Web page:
Cycling Tips

5 Easy Steps to Support You in Your Cycling Endeavour

  • Ninety One
    Team 91
  • 3-minute read
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5 Easy Steps to Support You in Your Cycling Endeavour

It's a common misconception that you've lost your chance if you didn't learn to cycle as a kid. Every day you have scores of people learning to cycle. Most of them, kids, but also quite a growing number of adults. Learning to ride a bicycle as an adult is not more complicated than learning to ride a bicycle as a kid. It involves the same step-by-step approach to the cycling process. Even kids feel a sense of fear when they first start to learn how to ride a bicycle. Adults need to overcome their grown-up fears, nerves and with a bit of patience, persistence, and following the proper technique; anyone can learn to ride a bicycle.

We've put together steps that have helped adult cyclists learn to cycle.

Before you start, ensure that you have picked a bicycle that is your fit and gives you comfort in the riding position. Do check our post on choosing the appropriate bicycle. Dress comfortably in clothes that do not restrict your cycling movement, and ensure you wear good sports shoes and a helmet. Look for a location where you feel comfortable and not worried about being seen and judged preferably look out for a place without traffic and a paved surface.

Now, follow these steps that have converted non-cycling adults into confident cyclists.

1) Adjust the Bicycle

Lower the seat height to sit on the saddle or seat with your feet resting on the ground. Make sure you can still reach the handlebars and brakes comfortably. Additionally, if you can remove the pedals, it would help you during your initial learning period. It is a simple process, and you would require a wrench or an Allen key.

2) Mounting and Braking

Practice mounting your bicycle leaning to the right of you practice mounting by swinging your foot across. Now walk along straddled on the bike.

Practice braking by squeezing the brakes gently when you want to stop to get a feel for how much pressure it takes to slow down or stop. Make sure you press the front and rear brakes at the same time. Next, try to do a smooth, controlled stop that's not jerky or too abrupt. Practice stopping every 15 to 20 feet until you can do so smoothly.

3) Coasting and Gliding

While straddled and seated on your bicycle, use running strides to propel yourself forward. Then lift your feet off the ground and glide. Keep practicing till you can glide without having to drop your feet down to balance.

4) Eyes Up ahead and Steer Large Turns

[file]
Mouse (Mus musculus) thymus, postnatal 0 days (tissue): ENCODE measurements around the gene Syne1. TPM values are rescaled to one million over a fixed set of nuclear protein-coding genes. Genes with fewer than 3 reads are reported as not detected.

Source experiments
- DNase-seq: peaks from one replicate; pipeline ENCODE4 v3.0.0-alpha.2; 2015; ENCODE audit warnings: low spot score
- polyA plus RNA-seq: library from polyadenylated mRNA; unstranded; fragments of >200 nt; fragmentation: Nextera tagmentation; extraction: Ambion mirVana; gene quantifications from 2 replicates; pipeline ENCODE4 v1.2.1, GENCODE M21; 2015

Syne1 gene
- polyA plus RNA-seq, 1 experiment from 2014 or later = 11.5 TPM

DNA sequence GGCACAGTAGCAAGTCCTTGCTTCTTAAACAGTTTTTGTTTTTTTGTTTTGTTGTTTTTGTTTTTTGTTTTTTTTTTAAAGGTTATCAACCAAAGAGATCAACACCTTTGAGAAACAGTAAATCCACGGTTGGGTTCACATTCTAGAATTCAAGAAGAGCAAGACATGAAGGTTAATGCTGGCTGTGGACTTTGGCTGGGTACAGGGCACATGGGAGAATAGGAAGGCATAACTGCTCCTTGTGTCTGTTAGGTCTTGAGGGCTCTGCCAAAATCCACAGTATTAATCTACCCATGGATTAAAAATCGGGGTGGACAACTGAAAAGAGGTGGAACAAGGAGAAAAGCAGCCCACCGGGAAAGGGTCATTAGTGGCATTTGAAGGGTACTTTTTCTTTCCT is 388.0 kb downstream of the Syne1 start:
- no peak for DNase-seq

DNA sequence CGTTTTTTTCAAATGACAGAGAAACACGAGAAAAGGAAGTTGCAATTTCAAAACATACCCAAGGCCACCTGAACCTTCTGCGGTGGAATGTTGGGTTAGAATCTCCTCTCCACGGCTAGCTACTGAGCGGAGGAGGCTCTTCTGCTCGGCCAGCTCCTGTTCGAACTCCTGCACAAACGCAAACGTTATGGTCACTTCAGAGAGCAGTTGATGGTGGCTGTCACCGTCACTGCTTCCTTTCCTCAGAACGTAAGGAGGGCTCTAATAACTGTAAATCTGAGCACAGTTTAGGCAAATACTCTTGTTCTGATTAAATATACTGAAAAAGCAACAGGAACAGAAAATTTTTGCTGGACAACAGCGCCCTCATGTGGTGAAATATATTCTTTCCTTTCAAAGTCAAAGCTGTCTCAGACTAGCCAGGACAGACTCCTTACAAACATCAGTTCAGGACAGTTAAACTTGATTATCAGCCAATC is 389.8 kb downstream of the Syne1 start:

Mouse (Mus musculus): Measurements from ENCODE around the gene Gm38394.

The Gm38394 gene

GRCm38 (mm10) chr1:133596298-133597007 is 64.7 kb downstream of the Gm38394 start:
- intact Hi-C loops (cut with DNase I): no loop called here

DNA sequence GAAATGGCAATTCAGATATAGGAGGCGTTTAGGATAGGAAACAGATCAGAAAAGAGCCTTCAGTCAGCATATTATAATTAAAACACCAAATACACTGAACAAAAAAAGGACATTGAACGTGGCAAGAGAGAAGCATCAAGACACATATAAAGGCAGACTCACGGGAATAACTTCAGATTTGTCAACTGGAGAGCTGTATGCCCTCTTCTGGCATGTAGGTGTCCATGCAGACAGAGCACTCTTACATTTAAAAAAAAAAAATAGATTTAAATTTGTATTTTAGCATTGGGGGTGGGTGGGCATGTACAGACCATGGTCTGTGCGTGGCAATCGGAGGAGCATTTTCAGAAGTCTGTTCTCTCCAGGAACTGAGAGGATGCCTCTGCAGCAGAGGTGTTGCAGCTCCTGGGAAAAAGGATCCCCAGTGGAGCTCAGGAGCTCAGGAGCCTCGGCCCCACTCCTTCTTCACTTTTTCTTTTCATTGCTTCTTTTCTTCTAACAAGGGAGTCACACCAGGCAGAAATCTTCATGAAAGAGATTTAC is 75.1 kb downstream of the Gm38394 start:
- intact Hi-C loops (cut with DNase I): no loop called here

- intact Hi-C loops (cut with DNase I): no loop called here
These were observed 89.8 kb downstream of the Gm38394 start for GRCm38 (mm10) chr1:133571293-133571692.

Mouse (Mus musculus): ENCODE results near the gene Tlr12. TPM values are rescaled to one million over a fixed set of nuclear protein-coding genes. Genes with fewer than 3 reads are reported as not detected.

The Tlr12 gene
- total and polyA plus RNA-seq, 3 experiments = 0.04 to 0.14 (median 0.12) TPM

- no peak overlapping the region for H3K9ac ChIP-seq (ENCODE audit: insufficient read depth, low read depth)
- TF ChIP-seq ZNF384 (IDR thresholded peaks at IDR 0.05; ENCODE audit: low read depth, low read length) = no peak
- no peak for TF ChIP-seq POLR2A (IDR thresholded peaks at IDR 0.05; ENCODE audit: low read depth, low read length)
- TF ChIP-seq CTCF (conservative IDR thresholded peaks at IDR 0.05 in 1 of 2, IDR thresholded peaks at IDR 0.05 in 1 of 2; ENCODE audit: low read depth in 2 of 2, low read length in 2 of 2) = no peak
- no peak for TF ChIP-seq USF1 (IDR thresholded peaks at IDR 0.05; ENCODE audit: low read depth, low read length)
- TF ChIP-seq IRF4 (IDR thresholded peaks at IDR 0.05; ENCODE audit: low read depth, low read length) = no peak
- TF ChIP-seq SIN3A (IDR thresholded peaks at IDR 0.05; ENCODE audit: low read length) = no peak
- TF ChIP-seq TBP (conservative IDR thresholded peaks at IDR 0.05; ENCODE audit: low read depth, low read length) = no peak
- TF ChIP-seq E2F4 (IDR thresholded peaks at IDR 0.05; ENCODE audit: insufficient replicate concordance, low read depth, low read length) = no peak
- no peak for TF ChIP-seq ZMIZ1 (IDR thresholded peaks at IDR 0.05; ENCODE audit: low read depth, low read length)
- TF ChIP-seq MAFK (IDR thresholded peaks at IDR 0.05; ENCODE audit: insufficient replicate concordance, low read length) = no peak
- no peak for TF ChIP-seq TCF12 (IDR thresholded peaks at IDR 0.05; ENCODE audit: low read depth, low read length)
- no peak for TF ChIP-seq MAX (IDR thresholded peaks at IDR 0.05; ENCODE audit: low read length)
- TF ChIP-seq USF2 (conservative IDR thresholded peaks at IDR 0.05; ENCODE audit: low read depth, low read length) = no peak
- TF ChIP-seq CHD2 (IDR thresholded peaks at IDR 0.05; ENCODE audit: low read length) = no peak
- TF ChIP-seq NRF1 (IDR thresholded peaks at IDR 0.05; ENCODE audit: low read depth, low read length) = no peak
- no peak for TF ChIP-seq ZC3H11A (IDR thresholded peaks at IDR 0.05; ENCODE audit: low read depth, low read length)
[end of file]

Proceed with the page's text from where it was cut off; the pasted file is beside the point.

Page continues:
Are you coasting and gliding comfortably? If yes, that's great. Now ensure that you can glide while keeping your eyes up, looking ahead of you, and not focusing on your feet. It assists in maintaining balance and following your line of vision. Also, steer large turns and figure eights if possible.

5) Start Pedalling

Once you can maintain balance while gliding and have mastered braking and keeping your vision steady, you're ready to pedal. You can put back the pedals now. Start with one foot on the ground and the opposite foot on a pedal in the two o'clock position to give you some momentum when you push off. Then push down on the pedal and add your other foot as you move forward. Remember, you have to have momentum before you lift the other foot off the ground. The momentum helps to balance the bicycle. Keep your finger on the brakes so that you can use them when you wish to stop. You may have to make multiple attempts before you can manage to pedal while lifting your feet and in a straight line. And that's perfectly all part of the learning process.

Keep practicing till you have developed enough confidence. You can move your seat up so that your feet reach the pedals with only a very slight bend.

Cycling by-lanes with minimal vehicular traffic before you venture into the streets. Learn the basic hand signals and practice them even as you are practicing in a non-vehicular location. Sometimes the help of another person who will help you along your cycling journey by giving you a hand in holding the seat and with encouraging words may make this process easier. Look out for that friend who could help you. Alternatively, if you feel that a professional cyclist trainer is what you need, look out for one online. Yes, cycling trainers will use similar steps that we've shared with you but are trained for this. They are encouraging and can give a boost to your confidence.

Whatever way you choose to reach your goal to be a confident cyclist - just do it. Once there you are out there reclaiming the outdoors, you will wonder what took you so long.

Do you have an interesting experience of learning to ride a bicycle as an adult? We'd love to hear from you. Write to us by adding a comment in the space below.

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